“When you get into the ocean and take all your clothes off and get into a wetsuit, you can’t tell who is who. You can’t tell who’s a CEO and who’s sleeping rough. All the labels and titles and everything that people pin to themselves are removed.
“They’ll be waiting for a wave and the facilitators will say ‘what was that like for you’ or ‘what you mentioned in the group before, can I ask you more about that’.

“People are just people out there, having beautiful conversations.”

Are ‘alternative’ treatments like surf therapy actually effective?

Edith Cowan University clinical psychologist, Mary Brennan, agrees there is evidence of surf therapy’s effectiveness.
“Research tells us spending time in blue spaces, or areas where visible bodies of water such as ocean or lakes are present, can assist with lowering stress and anxiety levels,” she tells news agency AAP.

“Additionally, improving active relationships with blue and green spaces can enhance emotional wellbeing and social connectedness.”

Two people holding surfboards on a beach walking towards the water.

Surfers at Cabarita Beach, NSW. Edith Cowan University clinical psychologist, Mary Brennan, says spending time in “blue spaces” can assist with reducing anxiety and stress. Source: AAP / Jason O’Brien

But in general, ‘alternative’ or ‘complementary’ treatments like surf therapy should be considered supportive, rather than replacing foundational, evidence-based therapeutic techniques.

“Maybe alternative therapeutic approaches have a place in prompting us to reconsider our relationship with ourselves and others, our relationship with our work and workplaces, our lived environments, and the space beyond that,” she says.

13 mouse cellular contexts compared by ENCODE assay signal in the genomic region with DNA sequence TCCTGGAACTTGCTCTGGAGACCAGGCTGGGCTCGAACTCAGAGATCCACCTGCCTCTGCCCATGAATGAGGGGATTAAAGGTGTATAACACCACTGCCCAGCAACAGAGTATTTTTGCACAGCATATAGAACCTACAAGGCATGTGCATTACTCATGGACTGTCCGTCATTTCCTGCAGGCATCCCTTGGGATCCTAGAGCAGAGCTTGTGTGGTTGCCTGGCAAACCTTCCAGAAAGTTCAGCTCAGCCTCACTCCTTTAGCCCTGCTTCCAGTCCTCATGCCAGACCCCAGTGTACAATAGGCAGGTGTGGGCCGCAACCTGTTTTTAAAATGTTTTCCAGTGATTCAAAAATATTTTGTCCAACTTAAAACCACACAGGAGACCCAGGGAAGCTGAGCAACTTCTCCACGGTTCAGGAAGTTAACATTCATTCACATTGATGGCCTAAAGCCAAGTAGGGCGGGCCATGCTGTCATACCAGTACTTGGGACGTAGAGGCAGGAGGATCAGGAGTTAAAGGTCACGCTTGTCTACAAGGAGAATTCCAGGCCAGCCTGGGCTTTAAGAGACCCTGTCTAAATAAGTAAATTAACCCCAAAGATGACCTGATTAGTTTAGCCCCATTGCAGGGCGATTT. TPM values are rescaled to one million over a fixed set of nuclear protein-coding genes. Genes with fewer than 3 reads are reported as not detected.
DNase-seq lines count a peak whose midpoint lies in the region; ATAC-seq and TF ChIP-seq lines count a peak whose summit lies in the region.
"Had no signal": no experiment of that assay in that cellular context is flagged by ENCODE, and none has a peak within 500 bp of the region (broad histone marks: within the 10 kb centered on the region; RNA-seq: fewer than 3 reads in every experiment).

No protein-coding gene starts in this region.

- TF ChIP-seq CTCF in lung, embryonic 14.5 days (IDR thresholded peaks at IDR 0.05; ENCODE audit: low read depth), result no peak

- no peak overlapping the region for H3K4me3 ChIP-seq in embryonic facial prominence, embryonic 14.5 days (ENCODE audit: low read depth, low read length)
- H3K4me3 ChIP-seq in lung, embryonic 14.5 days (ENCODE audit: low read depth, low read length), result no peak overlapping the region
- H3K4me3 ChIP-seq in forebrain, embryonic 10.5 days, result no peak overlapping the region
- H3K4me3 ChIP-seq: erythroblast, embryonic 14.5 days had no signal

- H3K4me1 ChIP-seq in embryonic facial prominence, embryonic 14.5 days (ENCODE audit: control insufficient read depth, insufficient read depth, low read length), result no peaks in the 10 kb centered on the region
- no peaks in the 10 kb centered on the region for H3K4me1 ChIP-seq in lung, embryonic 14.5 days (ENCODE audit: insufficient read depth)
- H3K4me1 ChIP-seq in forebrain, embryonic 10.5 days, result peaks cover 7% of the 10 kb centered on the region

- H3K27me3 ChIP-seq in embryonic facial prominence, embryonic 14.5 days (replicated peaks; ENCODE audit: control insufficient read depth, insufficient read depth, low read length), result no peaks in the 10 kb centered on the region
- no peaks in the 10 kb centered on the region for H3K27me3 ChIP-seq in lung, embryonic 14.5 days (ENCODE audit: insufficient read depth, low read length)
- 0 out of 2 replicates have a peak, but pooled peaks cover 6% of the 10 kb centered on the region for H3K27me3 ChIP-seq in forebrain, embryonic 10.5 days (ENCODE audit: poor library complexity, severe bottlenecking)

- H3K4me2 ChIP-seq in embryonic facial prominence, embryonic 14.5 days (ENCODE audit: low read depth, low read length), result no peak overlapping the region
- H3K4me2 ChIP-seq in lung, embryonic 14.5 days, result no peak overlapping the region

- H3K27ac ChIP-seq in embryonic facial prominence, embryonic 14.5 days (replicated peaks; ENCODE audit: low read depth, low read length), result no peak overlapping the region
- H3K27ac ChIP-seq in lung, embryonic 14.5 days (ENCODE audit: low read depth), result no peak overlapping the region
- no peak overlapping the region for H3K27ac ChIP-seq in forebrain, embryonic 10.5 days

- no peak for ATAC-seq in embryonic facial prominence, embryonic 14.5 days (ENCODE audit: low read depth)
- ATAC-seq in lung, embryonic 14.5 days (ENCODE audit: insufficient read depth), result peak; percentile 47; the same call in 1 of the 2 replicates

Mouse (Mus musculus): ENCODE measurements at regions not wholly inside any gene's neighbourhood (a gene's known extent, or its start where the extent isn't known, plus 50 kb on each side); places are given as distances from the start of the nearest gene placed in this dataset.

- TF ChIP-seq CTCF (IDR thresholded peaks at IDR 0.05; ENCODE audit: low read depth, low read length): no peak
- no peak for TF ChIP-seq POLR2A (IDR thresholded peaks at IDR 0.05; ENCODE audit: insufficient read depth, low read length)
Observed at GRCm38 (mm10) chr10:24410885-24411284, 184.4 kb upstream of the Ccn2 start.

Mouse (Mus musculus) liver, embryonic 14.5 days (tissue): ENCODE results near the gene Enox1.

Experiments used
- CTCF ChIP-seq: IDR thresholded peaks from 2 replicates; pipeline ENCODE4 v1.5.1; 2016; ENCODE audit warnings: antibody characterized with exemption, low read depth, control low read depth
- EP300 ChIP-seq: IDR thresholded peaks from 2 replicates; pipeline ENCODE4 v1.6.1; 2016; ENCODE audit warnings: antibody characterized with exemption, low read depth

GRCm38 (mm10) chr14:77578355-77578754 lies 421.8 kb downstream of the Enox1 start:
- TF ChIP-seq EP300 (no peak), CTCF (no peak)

WOW’s sessions, which follow a similar program as they might in a hospital, often conclude with meditation out on the water, where participants are encouraged to lie back, eyes closed, with their boards arranged in a ‘hashtag’ shape.
One facilitator leads the meditation, the other moves the boards through the water.
“Connecting mental ill health and surfing means we’re pulling mental ill health out of the darkness and making it a topic that can easily be approached and talked about rather than hidden away,” Mr Pilgrim says.

“We’re removing the stigma and allowing people to come and access this type of support and therapy which they would never ever have accessed otherwise.”

This is no hippy-dippy technique. Having once worked in one of the United Kingdom’s highest profile psychiatric hospitals, Broadmoor, Mr Pilgrim says the therapy has had a great impact on some of his most unwell patients.
“One guy in Newcastle said something I’ll never forget. He said ‘These are the only two hours that … I don’t hear the voices in my head,” Mr Pilgrim says.
The schizophrenia patient had peace from the overwhelming sensory stimuli he lived with just by being out on the water.
“For us, surf therapy is using surfing as a conduit to create positive change in someone’s life regarding mental health. We’re teaching mental health literacy,” Mr Pilgrim says.
“We call it ‘health by stealth’.”
Readers seeking support with mental health can contact Beyond Blue on 1300 22 4636. More information is available at . supports people from culturally and linguistically diverse backgrounds.